Happy New Year!!! I love this photo!  My first thought on seeing it was, “That poor tree!  I can relate.  That is what it feels like trying to build the first Therapeutic, Interactive, Intergenerational, Neighborhood (TIIN)!”  The passion to do it never let up, but the roadblocks just kept coming!  Yet, suddenly we see the light!  

 
I am in my office typing this blog with only one hand as my grandson sleeps cradled in my other arm.  Until now, I had no idea I could type with one hand!  Many of us have had to stretch into new realms on this journey!  In spite of all we have worked through, I still worry about something very basic–do people really understand what we are working to do?  

After I wrote the blog that included quotes from the book, Hillbilly Elegy, I received calls from people saying, “Now I feel like I really understand what this neighborhood is all about!”  The same happened after people read the book Neighbors: the power of the people next door by Brenda Krause Eheart.  I feel that if people read those books, along with Being Mortal by Atul Gawande, Bridges Out of Poverty by Ruby Payne, and Caste The Origins of Our Discontents by Isabel Wilerson–folks will at least know what I was watching happen around me when the vision for the TIIN came and understand that I came to many of the same conclusions these writers have come to.  

I watched the despair of loneliness and poverty in old age and in the young families paid (poorly) to provide their care. I saw the meaninglessness and loneliness of aging in an institutional setting and the injustice of being treated with disdain because of skin color, economic status or being single with children–because the father moved on.  I saw people referred to by their room number rather than their name and watched them as they were fed pureed food through large syringes because it was too slow to use utensils.  I saw people thrown into bed without warning and left in dark rooms without anyone showing care or concern.  I saw children left alone and afraid while their Mothers tried to work to keep them housed and fed–and I personally knew what it felt like to be one of those children.  At the same time I realized that it is only in the context of unconditional loving relationships that people can begin to heal from a world of trauma.  And I was aware that loving relationships take time.  So developing a place for diverse people to safely and intentionally get to know each other’s stories and work together on accomplishing goals and enjoying life seemed like an obvious step to take.  In our fractured country, it seems like an ever increasingly important step to take!  To build equity for all, we first need to know what people have come through.  To look at a group and make judgements does not work.  People are not a group problem, they are individuals with stories and potential!  We must work together to identify unhelpful and untrue ways of thinking that have gotten in the way of all individuals having equal access to hope and a future.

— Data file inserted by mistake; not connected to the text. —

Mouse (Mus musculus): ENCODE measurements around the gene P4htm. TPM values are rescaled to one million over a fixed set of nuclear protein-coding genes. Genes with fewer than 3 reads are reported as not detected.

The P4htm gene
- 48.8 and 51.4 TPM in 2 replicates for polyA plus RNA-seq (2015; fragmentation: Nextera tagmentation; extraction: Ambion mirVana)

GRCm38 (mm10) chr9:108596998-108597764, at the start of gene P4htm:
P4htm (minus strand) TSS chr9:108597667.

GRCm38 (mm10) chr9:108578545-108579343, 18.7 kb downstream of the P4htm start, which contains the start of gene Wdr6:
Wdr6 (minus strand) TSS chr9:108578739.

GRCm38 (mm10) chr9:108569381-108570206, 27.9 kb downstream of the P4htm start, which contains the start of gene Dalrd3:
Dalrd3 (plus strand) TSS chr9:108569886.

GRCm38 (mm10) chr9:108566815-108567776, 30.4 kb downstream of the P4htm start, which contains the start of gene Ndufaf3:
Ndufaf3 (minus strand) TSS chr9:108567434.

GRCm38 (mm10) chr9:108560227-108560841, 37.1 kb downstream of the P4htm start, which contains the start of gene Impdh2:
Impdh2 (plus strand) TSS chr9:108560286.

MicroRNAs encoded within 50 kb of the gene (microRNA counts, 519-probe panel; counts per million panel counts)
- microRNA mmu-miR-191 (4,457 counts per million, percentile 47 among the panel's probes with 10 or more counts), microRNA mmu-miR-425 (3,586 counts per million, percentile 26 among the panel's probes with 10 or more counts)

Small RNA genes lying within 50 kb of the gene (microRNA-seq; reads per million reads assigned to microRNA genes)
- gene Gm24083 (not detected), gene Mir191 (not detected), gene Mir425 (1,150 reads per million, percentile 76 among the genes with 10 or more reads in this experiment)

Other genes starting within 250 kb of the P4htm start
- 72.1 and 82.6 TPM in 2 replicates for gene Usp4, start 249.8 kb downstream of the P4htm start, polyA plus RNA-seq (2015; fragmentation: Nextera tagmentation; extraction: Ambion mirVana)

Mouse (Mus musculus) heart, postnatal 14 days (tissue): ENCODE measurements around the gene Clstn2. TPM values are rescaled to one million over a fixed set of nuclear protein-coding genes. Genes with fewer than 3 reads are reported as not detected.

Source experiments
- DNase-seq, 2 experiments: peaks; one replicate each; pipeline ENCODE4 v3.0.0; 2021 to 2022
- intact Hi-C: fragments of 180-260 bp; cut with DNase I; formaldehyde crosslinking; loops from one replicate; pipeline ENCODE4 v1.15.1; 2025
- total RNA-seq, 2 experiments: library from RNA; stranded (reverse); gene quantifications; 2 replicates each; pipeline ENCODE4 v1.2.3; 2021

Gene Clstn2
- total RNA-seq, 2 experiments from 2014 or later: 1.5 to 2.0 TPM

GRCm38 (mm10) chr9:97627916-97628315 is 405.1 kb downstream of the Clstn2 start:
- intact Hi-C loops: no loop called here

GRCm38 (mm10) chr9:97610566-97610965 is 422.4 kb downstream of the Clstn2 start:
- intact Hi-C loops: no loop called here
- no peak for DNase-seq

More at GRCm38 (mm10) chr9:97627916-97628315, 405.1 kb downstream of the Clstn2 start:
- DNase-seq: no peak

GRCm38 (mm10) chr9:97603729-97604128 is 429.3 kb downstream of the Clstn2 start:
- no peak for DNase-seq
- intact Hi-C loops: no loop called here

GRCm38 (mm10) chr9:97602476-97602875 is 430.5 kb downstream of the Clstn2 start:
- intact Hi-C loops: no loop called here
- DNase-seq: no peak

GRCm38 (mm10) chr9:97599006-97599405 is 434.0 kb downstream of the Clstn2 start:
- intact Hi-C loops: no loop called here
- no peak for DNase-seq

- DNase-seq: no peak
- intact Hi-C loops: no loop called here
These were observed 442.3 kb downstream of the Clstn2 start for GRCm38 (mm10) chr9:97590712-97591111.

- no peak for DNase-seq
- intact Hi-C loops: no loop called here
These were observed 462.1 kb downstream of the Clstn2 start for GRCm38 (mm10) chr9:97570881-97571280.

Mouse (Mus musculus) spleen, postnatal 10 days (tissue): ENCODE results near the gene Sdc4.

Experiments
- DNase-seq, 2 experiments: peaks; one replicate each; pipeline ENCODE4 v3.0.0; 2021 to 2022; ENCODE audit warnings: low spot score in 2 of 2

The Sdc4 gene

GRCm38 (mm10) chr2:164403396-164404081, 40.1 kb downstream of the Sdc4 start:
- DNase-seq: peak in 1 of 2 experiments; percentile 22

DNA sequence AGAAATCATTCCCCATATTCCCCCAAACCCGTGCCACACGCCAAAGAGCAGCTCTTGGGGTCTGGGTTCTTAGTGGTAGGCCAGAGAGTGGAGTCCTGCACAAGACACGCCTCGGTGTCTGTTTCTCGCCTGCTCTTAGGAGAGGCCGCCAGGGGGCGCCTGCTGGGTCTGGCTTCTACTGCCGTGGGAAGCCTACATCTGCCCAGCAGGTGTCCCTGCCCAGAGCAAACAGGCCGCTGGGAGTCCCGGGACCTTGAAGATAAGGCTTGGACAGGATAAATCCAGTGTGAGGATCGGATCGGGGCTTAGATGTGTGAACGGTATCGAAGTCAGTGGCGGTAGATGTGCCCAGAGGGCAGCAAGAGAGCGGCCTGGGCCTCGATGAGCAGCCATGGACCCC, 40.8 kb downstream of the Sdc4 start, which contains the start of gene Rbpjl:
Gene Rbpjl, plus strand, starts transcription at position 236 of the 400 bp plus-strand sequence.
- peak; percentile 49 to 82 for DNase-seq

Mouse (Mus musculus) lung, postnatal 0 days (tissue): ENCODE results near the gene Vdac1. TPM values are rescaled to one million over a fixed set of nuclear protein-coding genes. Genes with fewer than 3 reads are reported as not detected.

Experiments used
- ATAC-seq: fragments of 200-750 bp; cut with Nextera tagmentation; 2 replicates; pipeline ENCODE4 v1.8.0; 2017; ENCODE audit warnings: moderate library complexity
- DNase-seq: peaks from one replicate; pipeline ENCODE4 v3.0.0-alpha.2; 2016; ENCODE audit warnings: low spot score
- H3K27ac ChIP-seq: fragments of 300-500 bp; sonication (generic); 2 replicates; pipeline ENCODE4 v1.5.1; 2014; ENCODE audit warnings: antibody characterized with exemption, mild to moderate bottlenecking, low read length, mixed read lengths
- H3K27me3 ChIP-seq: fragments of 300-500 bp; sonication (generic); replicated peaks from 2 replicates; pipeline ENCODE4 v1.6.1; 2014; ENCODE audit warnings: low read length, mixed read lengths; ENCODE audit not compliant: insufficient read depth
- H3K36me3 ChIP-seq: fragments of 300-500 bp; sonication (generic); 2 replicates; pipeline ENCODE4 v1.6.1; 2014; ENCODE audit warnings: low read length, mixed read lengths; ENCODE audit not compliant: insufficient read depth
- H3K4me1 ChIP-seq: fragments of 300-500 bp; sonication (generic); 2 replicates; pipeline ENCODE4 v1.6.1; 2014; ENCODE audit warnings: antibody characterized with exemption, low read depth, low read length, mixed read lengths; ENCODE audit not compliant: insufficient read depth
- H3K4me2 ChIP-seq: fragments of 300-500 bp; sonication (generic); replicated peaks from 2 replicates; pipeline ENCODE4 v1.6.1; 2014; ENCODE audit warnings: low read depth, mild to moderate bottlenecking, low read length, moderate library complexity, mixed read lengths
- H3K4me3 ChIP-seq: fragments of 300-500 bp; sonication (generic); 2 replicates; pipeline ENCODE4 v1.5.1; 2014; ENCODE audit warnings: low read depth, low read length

Hope & A Future is finally on the cusp of moving forward with a built model designed to engage individuals in diverse and intergenerational relationships.  I believe intentional helping relationships are the balm needed to begin to heal fractured individuals and ultimately our country.  Healthy loving relationships are what really matter in life.  Without them, life feels, smells and tastes like sawdust.  With them, we experience grace, forgiveness, love, hope and joy–disappointments are buffered and we experience all of this together!  

Committed loving relationships are a bit of a lost art in our self-centered culture.  I often hear people talking about relationships in terms of what a person will gain from entering the relationship.  Will it help “me” reach my goals or will it ask something of me?  The concern is with boundaries.  If a person is in an abusive relationship–boundaries are valid concerns.  However, if every relationship is looked at in this way, relationships become more of a narcissistic self-serving arrangement than a loving experience.  Loving relationships are at times, actually more of a commitment than a feeling.  However, when we decide to move into helping relationships–we regularly find ourselves surprised by joy!  Americans have moved so far from understanding loving relationships that loneliness and depression are national epidemics.  The big surprise is that giving really is better than receiving–because giving hope or joy to another person causes an explosion of joy in the giver!  So how do we teach the lost art of relationships?  We start by closing our mouths and listening to other people’s stories. Stories paint pictures and bring understanding of the life other’s have lived.  Understanding helps us make sense of behavior and gives us insight into how to reach out with patience.  Long term commitment to nurturing growth in another person is how love grows.  And when people know they are loved, they will flourish.  

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We have all kinds of helpful words to describe the process of helping someone grow.  Trauma informed care,  building resilience and creating support systems.  It turns out that all of these can be done through the power of the engaged people next door!  And that is what Hope & A Future is all about!

We will soon be taking an updated plan for Hope & A Future’s expansion for approvals and if we are on the mark–I will share it with you soon!  The plan includes seven more apartments than originally planned, but it is absolutely beautiful!  So stay tuned! This may be the year Hope & A Future flourishes! 

Happy New Year!

Karin 

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